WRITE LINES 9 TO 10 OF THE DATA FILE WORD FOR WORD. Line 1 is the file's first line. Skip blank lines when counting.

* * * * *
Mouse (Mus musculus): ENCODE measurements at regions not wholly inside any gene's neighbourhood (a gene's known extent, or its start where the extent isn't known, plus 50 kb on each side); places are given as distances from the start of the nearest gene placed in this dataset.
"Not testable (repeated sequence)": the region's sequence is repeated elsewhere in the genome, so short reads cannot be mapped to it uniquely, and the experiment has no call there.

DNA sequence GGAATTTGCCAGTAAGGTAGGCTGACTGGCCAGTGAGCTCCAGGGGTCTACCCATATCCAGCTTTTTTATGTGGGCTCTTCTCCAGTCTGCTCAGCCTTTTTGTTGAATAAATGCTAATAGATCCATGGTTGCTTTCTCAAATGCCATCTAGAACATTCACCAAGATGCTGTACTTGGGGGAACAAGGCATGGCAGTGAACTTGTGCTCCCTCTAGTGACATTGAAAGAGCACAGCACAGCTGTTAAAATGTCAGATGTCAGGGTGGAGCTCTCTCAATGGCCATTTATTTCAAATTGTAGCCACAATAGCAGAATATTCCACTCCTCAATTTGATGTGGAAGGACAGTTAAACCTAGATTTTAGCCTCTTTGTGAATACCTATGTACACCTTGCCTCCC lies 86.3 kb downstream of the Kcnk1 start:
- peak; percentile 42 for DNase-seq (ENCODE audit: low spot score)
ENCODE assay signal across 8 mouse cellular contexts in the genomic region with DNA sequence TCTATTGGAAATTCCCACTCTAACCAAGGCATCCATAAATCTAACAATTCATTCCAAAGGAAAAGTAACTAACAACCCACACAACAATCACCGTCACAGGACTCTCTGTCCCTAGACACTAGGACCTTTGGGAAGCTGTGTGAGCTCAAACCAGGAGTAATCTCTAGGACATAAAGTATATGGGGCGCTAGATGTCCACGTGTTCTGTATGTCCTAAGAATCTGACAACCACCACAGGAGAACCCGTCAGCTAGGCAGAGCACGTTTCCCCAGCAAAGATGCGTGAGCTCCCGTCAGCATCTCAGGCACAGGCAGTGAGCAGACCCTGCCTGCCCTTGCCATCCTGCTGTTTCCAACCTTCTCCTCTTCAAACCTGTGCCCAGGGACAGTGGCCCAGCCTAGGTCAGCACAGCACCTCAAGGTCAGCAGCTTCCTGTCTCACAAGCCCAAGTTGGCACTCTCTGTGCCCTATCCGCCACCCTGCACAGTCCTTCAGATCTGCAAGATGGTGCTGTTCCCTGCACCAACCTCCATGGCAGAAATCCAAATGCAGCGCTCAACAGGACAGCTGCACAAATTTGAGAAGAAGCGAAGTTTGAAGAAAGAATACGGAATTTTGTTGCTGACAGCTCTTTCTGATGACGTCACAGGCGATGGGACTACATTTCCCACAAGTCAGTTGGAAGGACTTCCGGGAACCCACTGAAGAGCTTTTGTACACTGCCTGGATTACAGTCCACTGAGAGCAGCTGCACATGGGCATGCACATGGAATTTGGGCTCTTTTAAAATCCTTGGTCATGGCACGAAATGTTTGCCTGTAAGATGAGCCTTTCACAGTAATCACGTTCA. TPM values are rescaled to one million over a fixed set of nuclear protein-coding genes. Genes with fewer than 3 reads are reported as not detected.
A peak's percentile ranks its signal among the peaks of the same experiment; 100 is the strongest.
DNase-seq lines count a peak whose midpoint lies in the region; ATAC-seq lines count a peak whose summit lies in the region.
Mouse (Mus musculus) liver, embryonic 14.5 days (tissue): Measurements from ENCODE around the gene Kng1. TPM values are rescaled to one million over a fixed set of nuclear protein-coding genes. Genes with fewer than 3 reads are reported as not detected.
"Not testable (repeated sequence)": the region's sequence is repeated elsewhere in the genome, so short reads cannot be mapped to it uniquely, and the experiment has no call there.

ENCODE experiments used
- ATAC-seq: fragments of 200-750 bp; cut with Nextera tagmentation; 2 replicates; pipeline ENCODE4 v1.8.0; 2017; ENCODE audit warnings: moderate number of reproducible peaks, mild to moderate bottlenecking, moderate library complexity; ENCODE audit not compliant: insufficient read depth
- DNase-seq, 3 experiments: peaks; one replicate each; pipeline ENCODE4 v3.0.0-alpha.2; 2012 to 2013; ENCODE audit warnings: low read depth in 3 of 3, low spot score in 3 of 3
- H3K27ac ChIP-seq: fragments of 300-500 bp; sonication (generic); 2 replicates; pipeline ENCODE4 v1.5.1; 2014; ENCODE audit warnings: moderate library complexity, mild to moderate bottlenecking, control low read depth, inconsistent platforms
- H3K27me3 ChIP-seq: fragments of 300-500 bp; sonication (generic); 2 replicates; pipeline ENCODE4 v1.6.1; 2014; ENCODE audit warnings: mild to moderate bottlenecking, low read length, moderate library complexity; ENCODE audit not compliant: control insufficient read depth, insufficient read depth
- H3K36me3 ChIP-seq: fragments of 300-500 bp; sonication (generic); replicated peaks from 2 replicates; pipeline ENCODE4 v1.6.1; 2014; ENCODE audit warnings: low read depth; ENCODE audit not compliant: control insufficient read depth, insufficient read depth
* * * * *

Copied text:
"Not testable (repeated sequence)": the region's sequence is repeated elsewhere in the genome, so short reads cannot be mapped to it uniquely, and the experiment has no call there.

ENCODE experiments used